When Not to Abstract

Software developers love abstractions. It is satisfying to hide the perceived ugliness and complexity of the underlying system in a so-called easy to use, beautiful interface. Also, abstractions are considered a good design practice.

The abstractions that I am referring to are those along the lines of structural design patterns like adapter and facade. ORM is a classic example.

The flip side of abstractions is the complexity that it brings. Abstractions would have bitten every software developer at one point or the other. Cursing ORMs is a rite of passage for web developers.

Poorly written abstractions cause more problems than they solve. Not to mention the countless hours wasted in designing, writing, and maintaining them.

Knowing when not to abstract is as vital as knowing when to abstract. 

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When not to abstract?

  1. The abstraction does not add value.
  2. The underlying thing that you are abstracting is not a standard and is rapidly evolving.
  3. You are prototyping.
  4. You are short on time.

Before writing an abstraction, always introspect—what is it I am solving with this abstraction? What is the value add of this abstraction? 

Abstractions work well when they are written over components adhering to well defined, comprehensive standards and specifications. For example, SQL is a well-defined standard. SQL might evolve, but slowly. Hence ORMs are ubiquitous and work well for a majority of the use cases. 

When you try to abstract a non-standard rapidly growing platform, it becomes a game of catch up and drastic design changes each time the underlying platform changes. Without knowing the direction of evolution of the underlying platform, it becomes a disruptive change each time to the users of your abstraction.

When you are prototyping, concentrate on proving the idea as quickly as possible. Do not waste time writing layers of abstraction, which you might throw away in the future if the concept does not work.

Abstractions that add value require deep focus and ample time to design. If you are short on time, you will do a lousy job with the abstraction. It will cause problems than solving something.

In all the above cases, instead of structural abstractions, concentrate on utility functions. Writing utility functions for simplifying recurring patterns will give you more bang for the buck.


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Photo by Lucas Benjamin on Unsplash

Fighting FUD

FUD stands for fear, uncertainty, and doubt. FUD is the strategy of influencing perception by spreading false and dubious information. Fighting FUD takes energy leaving no steam for real work.

Marc Andreessen, a Silicon Valley venture capitalist, recently wrote a post saying: It’s Time to Build. The gist of the writing is—in the US, people are no longer innovating and building core infrastructure—health, banking, transportation, finance, education, etc. anymore. The article is a call to arms to get back to building ambitious foundational projects.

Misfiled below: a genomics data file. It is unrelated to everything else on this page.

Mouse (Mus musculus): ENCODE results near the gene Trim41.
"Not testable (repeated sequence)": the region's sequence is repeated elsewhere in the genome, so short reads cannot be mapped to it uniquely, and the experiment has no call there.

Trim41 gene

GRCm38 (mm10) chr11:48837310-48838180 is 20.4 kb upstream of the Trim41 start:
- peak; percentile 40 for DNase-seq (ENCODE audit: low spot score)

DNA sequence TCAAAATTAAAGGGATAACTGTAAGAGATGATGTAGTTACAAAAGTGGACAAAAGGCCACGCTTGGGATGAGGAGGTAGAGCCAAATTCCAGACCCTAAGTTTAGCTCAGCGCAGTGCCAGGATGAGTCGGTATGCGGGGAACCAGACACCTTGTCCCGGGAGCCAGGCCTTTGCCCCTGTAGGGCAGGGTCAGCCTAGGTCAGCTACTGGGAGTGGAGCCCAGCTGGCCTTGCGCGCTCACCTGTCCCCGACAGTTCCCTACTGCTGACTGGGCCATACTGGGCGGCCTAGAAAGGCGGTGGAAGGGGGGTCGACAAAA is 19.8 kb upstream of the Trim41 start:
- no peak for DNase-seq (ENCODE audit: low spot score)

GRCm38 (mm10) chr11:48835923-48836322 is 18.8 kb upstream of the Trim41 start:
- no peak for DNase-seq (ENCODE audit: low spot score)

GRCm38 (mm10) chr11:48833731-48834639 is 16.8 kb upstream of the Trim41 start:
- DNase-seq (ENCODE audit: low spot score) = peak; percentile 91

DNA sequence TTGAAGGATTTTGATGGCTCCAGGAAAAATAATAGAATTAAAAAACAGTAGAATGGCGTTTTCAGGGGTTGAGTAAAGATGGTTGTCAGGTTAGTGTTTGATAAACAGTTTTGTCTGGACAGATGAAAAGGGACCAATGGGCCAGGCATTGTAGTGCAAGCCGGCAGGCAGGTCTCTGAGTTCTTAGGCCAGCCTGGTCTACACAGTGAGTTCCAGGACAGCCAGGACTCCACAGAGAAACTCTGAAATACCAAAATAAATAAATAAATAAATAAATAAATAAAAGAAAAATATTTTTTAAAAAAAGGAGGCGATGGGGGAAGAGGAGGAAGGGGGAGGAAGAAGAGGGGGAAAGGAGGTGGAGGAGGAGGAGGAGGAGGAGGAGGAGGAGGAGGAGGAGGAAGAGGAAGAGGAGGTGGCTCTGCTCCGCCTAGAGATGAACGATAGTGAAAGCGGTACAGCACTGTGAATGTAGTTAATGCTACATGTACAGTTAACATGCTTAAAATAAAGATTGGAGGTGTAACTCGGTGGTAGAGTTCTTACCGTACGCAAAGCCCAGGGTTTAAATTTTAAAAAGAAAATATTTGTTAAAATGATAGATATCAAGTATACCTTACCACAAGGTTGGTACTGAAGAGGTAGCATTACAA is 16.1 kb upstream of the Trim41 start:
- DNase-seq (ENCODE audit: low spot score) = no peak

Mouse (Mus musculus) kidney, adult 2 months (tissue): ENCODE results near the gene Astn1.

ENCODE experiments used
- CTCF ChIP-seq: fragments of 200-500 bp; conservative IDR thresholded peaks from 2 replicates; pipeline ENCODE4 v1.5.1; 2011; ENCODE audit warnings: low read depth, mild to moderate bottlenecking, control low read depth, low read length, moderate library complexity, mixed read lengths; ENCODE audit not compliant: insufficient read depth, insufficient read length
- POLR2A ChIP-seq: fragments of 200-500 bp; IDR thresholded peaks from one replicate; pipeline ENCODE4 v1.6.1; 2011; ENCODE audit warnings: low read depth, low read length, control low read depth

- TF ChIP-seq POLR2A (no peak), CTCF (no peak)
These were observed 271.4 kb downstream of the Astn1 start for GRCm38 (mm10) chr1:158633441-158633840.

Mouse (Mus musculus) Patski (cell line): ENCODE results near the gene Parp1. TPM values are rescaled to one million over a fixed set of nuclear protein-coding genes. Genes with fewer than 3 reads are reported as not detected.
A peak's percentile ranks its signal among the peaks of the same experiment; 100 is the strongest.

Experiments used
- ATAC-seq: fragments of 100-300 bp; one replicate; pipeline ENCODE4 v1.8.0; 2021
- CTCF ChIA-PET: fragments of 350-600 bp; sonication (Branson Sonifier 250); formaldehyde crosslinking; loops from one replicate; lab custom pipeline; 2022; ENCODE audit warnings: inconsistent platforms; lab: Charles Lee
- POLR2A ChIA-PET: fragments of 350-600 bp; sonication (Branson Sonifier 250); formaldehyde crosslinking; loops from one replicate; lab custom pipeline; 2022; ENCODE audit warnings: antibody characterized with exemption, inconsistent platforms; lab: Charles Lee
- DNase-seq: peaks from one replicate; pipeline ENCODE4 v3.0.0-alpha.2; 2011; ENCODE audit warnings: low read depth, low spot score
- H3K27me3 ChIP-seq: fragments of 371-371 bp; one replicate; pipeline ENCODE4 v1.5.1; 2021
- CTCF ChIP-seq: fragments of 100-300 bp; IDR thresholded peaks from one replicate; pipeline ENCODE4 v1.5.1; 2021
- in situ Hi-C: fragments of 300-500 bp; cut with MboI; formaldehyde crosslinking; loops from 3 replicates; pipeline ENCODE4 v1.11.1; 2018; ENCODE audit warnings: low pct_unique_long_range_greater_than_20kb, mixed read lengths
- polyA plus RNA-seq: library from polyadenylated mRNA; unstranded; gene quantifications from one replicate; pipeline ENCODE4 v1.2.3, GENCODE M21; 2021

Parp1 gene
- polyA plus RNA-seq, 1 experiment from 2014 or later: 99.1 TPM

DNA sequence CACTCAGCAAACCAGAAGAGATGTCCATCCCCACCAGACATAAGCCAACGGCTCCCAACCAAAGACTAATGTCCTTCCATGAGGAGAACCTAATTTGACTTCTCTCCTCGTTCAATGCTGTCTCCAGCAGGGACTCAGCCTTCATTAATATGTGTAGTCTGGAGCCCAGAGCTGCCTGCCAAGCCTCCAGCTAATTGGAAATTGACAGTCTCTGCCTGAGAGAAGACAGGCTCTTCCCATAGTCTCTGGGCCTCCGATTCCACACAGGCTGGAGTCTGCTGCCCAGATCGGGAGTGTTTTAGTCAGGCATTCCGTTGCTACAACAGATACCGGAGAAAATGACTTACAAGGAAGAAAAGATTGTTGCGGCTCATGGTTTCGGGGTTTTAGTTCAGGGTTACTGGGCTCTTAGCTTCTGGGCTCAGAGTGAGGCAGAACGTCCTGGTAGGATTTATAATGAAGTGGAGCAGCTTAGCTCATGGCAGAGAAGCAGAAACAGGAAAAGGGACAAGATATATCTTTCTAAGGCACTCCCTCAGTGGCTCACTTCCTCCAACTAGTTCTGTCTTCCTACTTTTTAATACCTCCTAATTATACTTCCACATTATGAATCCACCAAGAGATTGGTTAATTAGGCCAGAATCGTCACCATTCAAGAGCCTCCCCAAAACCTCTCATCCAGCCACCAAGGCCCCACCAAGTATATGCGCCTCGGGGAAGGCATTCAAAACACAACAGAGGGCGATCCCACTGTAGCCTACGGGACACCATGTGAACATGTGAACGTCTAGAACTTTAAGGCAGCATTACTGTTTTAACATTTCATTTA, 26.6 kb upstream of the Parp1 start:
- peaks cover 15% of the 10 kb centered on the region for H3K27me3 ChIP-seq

While Marc Andreessen’s writing is in the context of the US, it is true, albeit to a smaller extent, in India too.

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What has led us to this?

We were in a homestay in a green estate that had a stream running through the plantation. The owner of the property told us how the government allows him to build and operate a compact hydroelectric plant on the stream, but he does not want to. He said that as soon as he would construct the plant, environmentalists would raise a hue and cry, create a ruckus, and he would end up wasting all his energy on that front, leaving him little energy to do other things.

The above is anecdotal, but you see a parallel whenever our government announces big-ticket, ambitious projects. There is always a cacophony of protests. We live in an age where everyone has a strong opinion on everything, and if that person is creative with words, she can multiply her reach, thanks to technology. Nowadays, spreading FUD is just a click away. Plus-oneing the protest satisfies the modern age’s thirst for wokeness and fuels the FUD. In such a situation, a government that lives by the Damocles sword of public opinion gets into perception management mode leaving little energy to solving problems.

Organizations are not immune to FUD. US intelligence, as back as in 1944, published a manual with tactics to sabotage workplace productivity. The manual was a field guide to be used against Axis powers in the world war.

Some gems from this manual:

  • Never permit shortcuts to expedite decisions.
  • Talk frequently at great lengths.
  • Refer all matters to committees.
  • Bring up irrelevant issues.
  • Haggle over precise wordings.
  • Advocate caution.

The above is how one creates an environment of FUD. One can see such behaviors to varying degrees at workplaces. In a culture where this is extreme, fighting FUD and preception management replaces work. Once this culture takes hold, it is impossible to weed it out—productivity nosedives to zero.


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